As for India, Prime Minister Modi has done everything that he can to intensify relations between New Delhi and Riyadh in order to advance his country’s energy interests and to try to wean the Kingdom away from its historical alliance with India’s arch-rival Pakistan. In fact, Prime Minister Modi was even awarded Saudi Arabia’s highest civilian honour during his trip to the Kingdom last year, and earlier this month it was reported thatSaudi Arabia and India will explore possibilities for joint production of defence equipment and technologies.

As for China, I have already discussed its interests in forging closer relations with Saudi Arabia earlier in this article.

As “politically incorrect” as it is to say, and fully accepting that this will trigger dismay amongst many in the alt-media ocmmunity, the harsh truth is that China and the rest of BRICS have largely forgotten about Yemen because it is not to their long-term and high-level advantage vis-à-vis Saudi Arabia to take tangible steps to relieve this beleaguered country’s suffering.  Beijing – and possibly also New Delhi soon – is even going so far as to sell drones to Riyadh which will only make the war worse.

How Multipolar Works With Unipolarity

It’s now time to explain how one of the most effective multipolar engines of the unfolding world order implicitly justifies its growing robust cooperation with two of the unipolar camp’s most steadfast proponents.

It sounds paradoxical, and some people will probably never understand it because they refuse to acknowledge any of the “inconvenient facts” which I elaborated above, but it is indeed theoretically (key word) possible for multipolar and unipolar leaders to engage in (at least perceived) “win-win” cooperation with one another, which I explained in detail in my book-length article series at Katehon about “The Meaning Of Multipolarity”.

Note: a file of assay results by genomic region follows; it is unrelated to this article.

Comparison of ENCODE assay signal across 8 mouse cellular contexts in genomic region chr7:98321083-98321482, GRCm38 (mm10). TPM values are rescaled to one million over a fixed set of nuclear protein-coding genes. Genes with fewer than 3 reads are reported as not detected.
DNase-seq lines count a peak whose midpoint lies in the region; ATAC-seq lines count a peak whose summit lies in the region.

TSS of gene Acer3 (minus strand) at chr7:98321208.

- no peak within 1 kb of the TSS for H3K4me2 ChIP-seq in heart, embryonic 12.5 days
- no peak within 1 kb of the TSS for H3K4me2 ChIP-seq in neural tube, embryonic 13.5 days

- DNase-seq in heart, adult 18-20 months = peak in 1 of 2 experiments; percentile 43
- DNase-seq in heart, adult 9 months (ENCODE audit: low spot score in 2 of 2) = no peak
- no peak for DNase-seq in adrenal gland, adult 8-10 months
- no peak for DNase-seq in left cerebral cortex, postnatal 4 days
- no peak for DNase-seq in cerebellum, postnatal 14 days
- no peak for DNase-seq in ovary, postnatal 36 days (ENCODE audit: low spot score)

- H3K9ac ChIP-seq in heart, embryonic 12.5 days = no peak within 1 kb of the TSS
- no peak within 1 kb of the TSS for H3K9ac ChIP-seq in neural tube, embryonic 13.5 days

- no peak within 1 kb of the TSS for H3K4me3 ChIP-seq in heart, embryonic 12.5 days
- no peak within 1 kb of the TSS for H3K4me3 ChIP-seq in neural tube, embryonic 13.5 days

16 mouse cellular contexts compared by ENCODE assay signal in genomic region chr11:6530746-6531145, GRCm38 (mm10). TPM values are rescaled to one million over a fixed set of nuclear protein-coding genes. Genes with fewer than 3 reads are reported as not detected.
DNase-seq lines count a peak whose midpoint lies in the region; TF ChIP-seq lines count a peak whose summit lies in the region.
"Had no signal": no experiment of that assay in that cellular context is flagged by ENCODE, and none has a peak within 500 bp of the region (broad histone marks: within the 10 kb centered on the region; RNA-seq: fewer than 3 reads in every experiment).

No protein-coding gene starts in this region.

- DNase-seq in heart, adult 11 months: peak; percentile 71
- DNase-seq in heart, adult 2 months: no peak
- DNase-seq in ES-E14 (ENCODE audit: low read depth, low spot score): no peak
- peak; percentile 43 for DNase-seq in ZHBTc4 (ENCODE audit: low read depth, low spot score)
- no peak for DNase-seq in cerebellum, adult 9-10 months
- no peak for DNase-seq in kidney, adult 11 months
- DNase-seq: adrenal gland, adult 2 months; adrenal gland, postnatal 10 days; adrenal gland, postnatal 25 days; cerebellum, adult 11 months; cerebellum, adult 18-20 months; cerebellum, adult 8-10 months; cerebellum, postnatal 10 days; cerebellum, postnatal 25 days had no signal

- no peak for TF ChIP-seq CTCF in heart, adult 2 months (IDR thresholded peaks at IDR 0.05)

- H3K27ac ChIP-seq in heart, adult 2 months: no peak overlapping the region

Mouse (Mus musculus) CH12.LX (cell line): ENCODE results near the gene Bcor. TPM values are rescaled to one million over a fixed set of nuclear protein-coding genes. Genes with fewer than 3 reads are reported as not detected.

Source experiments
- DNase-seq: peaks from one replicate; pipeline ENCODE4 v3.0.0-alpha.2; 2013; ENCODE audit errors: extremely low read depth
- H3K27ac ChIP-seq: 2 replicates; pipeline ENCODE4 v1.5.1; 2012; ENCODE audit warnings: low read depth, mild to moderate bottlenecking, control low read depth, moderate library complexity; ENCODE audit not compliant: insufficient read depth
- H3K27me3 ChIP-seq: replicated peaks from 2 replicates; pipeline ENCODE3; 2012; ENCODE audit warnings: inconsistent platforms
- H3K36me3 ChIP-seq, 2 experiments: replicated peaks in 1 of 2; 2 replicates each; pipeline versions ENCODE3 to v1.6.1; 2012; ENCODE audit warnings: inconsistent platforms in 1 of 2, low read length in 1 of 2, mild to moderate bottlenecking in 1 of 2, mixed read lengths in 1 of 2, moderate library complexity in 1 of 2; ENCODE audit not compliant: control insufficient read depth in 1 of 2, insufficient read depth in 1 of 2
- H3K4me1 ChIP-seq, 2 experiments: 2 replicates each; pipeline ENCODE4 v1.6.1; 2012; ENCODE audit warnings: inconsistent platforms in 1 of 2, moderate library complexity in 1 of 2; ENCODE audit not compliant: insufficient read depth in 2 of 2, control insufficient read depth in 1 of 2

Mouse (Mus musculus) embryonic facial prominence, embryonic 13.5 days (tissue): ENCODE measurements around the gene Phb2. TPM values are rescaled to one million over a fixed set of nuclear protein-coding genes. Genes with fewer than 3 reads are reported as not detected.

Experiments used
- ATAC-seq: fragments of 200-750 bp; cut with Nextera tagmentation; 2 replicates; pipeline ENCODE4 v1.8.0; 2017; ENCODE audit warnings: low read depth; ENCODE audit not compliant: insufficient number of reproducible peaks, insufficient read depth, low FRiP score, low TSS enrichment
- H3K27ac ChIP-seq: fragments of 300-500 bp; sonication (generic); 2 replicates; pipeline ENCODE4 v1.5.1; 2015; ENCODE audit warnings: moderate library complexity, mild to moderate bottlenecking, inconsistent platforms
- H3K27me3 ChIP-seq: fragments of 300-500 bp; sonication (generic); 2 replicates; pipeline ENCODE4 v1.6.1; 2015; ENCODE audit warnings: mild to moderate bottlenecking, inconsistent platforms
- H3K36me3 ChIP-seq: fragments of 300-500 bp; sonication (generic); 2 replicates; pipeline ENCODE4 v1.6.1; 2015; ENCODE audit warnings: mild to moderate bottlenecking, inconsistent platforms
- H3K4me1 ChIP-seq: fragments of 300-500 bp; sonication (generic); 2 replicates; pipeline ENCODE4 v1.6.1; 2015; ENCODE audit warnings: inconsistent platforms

The gist is that if both sides find a way to focus on important areas of mutual interests, then they run the chance of expanding their partnership into something much broader and improving the possibility that they can overcome their preexisting bilateral obstacles.

Of course, such a strategic concept works a lot better on paper than it does in real life, but there are still plenty of examples of it occurring within various bounds.

Take for instance how Hugo Chavez’s Venezuela sold oil to the country which its revolutionary leader inferred was ruled by Satan, or how President Putin initially supported the US’ 2001 War on Afghanistan and even allowed the Pentagon to set up bases in Central Asia for this purpose.

There is also China, which had its record-breaking modernisation and economic development greatly facilitated by US investment, after which Beijing turned around and paid back the favour by investing in the US dollar through Treasury bonds.

India on the other hand has gone way too far and can no longer be said to be “balancing” or entering into “pragmatic” relations with the US, but is now instead a de-facto military-strategic ally of Washington through LEMOA and Congress’ related designation of India as the US’s first-ever “Major Defense Partner”.

Being soberly aware of the practical limitations and inherent risks whenever multipolar actors seek cooperation with their unipolar counterparts, let’s take a look at how China applies this policy towards Israel and Saudi Arabia, keeping in mind what was explained earlier in the text in order to form a holistic strategic concept which describes Beijing’s approach to both of them: